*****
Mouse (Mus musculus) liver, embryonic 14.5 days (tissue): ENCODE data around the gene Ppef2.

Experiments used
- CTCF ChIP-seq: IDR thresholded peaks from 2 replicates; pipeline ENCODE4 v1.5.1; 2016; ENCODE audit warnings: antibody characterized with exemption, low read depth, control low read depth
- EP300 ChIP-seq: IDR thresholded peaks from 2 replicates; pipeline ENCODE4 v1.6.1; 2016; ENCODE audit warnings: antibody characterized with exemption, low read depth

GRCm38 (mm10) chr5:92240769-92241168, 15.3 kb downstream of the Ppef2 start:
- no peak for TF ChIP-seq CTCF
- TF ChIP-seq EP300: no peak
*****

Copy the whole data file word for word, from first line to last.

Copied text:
Mouse (Mus musculus) liver, embryonic 14.5 days (tissue): ENCODE data around the gene Ppef2.

Experiments used
- CTCF ChIP-seq: IDR thresholded peaks from 2 replicates; pipeline ENCODE4 v1.5.1; 2016; ENCODE audit warnings: antibody characterized with exemption, low read depth, control low read depth
- EP300 ChIP-seq: IDR thresholded peaks from 2 replicates; pipeline ENCODE4 v1.6.1; 2016; ENCODE audit warnings: antibody characterized with exemption, low read depth

GRCm38 (mm10) chr5:92240769-92241168, 15.3 kb downstream of the Ppef2 start:
- no peak for TF ChIP-seq CTCF
- TF ChIP-seq EP300: no peak